The wage disparity between non-disabled and disabled workers is now larger than it was a decade ago, according to research by the TUC.
The organisation lamented that “zero progress” had been made – and renewed calls for mandatory disability pay gap reporting and a day-one right to flexible work.
The TUC’s analysis found non-disabled workers earn 14.6 per cent more than their disabled colleagues. The gap amounts to £1.90 per hour, or £66.50 per week or £3,460 per year to someone working a 35-hour week.
The gap was calculated using Labour Force Survey statistics across the most recent year of data (Q3 2022 to Q2 2023).
The TUC said it meant that disabled people effectively “work for free” for the last 47 days of the year and stop getting paid on 14 November – designated by the organisation as Disability Pay Gap Day.
According to the data, the pay disparity has narrowed since last year, when it stood at £2.05 per hour (17.2 per cent). But it remains higher than it was nine years ago (13.2 per cent in 2013-14, when the first comparable pay data was collected) and it is only slightly lower than when the TUC first launched Disability Pay Gap Day in 2016-17, when it was 15 per cent.
Paul Nowak, TUC general secretary, said: “We all deserve to be paid fairly for the work we do. But disabled people continue to be valued less in our jobs market.
“Being disabled shouldn’t mean you are given a lower wage – or left out of the jobs market altogether.”
So, with little progress in closing the disability pay gap over the last decade, what can organisations and employers do?
See the person as an individual
Sandi Wassmer, CEO of the Employers Network for Equality & Inclusion, says many organisations find it difficult to navigate the world of reasonable adjustments and onboarding and frequently find themselves in a “quandary” about how to treat their disabled employees. “Although wanting to do the right thing, employers somehow forget that disabled people are just people, trying to get on with their lives and be happy,” she explains.
Wassmer says that, although the world of disability is “complex”, the place to start is always the same – to “see the person as an individual”.
Using data and evidence
Jill Miller, senior policy adviser for diversity and inclusion at the CIPD, says employer attention needs to urgently focus on the stark “inequalities at work” experienced by disabled employers, illustrated by the pay gap. “Attention needs to focus on removing barriers to equality in getting into work as well as those experienced in career progression, and it needs to happen now,” she says.
Miller says it is “vital” employers understand what is happening in their own organisation, through data and other evidence. “We encourage organisations to collect data and voluntarily report on disabilities in their workforce, whether through an existing framework or other methods,” she says, adding that businesses can then develop an action plan.
However, she stresses that while workforce data is important to create an effective action plan that identifies and remove barriers to disability inclusion, it's up to employees whether they want to tell their employer about their disability.
“Some employees might be apprehensive about telling their employer, unless they know this information won’t influence decisions such as promotions, and how the information will be used, so explaining and reassuring employees will help," she said.
Recognising fair opportunity and support for disabled workers
According to Kate Palmer, HR adviser and consultancy director at Peninsula, because disability is one of the nine protected characteristics under the Equality Act, organisations have a legal obligation to make reasonable adjustments for any employee who would otherwise face a “substantial disadvantage”.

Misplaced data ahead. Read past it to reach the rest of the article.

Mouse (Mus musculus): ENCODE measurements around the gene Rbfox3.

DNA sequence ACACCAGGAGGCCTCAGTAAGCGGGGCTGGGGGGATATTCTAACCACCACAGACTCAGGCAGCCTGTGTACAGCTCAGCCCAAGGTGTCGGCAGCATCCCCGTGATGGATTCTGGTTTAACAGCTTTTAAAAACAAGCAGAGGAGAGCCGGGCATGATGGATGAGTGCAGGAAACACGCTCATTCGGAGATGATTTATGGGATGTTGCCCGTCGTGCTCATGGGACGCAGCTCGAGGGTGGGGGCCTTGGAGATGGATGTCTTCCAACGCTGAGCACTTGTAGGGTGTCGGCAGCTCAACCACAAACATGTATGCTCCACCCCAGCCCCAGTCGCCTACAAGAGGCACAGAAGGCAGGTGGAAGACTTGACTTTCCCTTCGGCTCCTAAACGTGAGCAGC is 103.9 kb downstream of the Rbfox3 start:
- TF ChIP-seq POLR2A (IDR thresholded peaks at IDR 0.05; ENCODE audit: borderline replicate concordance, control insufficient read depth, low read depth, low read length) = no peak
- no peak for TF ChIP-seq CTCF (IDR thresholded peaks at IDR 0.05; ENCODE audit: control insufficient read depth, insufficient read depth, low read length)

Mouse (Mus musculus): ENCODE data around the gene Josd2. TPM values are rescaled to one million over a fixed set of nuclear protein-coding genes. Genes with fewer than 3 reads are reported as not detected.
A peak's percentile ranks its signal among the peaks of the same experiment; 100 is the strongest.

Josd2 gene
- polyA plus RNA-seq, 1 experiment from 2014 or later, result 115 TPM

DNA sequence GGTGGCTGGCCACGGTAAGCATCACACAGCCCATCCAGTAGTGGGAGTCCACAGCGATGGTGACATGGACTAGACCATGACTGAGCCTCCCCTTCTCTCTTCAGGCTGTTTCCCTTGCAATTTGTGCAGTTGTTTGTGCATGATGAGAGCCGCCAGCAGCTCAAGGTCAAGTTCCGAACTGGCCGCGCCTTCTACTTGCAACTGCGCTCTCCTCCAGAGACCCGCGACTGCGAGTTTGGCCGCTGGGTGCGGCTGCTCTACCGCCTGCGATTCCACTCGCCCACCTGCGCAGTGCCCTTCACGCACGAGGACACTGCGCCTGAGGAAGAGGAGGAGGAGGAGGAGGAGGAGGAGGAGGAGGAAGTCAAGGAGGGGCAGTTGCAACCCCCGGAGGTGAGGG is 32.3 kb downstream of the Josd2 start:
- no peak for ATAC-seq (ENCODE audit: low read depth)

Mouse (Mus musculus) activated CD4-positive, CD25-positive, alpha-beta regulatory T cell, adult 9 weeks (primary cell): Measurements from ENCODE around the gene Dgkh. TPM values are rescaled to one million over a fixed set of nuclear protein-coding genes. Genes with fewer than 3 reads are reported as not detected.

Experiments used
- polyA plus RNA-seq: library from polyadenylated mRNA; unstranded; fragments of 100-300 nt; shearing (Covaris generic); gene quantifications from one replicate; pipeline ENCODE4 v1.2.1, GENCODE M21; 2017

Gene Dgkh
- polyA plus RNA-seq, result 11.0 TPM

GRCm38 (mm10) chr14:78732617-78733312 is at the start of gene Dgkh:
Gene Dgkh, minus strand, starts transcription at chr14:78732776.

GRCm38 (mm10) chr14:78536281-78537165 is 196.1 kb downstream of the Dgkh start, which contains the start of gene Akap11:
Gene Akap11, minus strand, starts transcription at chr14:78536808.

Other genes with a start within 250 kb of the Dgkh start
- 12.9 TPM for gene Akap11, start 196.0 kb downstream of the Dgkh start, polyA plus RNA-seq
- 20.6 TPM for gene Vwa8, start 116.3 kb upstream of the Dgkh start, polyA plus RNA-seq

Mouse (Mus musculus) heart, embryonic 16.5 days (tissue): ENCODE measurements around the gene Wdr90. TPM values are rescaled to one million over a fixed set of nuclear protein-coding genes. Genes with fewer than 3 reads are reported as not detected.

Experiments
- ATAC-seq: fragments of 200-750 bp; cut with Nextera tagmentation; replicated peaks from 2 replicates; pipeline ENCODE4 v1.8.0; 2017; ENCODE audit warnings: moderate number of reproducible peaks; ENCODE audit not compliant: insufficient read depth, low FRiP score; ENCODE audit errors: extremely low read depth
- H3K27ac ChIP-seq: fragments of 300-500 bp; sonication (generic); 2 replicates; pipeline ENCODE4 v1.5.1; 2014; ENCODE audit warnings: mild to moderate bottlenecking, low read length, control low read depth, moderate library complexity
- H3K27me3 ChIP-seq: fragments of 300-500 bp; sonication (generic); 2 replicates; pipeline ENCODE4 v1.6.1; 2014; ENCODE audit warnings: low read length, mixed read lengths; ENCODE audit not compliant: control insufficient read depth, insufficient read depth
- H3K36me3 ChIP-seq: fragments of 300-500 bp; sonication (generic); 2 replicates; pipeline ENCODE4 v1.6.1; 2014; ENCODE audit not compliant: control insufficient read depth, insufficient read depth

"Paying an employee less because of their disability is likely discriminatory," Palmer says, adding that while most firms will not do this on purpose, employers should evaluate their organisation and the support they provide to help people grow.
Employers that make “effective adjustments” for their employees benefit from increased satisfaction, motivation, productivity and long-term retention, she says.
Create an action plan
The pay gap is "discouraging”, says Nicola Inge, social impact director at Business in the Community.
She says employers must determine whether they have a disability pay gap and, if so, create an action plan. This should include tracking progress and examining company policies and culture about pay and advancement, because everyone should have "equal access" to training and development opportunities as well as the support they require to advance in their careers, Inge explains.
Businesses to lead with intention
According to the analysis, disabled workers are also more likely to be excluded from the job market and twice as likely as non-disabled workers to be unemployed (6.7 per cent versus 3.3 per cent).
The data also demonstrates that disabled BME workers face a far more difficult labour market – one in 10 (10.4 per cent) BME disabled workers is unemployed, compared to roughly one in 40 (2.6 per cent) white non-disabled workers.
Katy Talikowska, CEO of the Valuable 500, says disabled people deserve the same pay as their non-disabled counterparts for doing the same work. “There have been positive signs of progression for the people with disabilities in the workforce and business leaders are recognising the value of diversity in their employee base,” she says, adding that there is “much more work to be done”.
Talikowska says businesses should make meaningful changes to their pay and hiring structures, pointing out that disability inclusion data is “absent” from the performance metrics that organisations measure themselves against.
She says there is a need for standardised data on the employment of people with disabilities, published to the same timescales as their financial and sustainability data.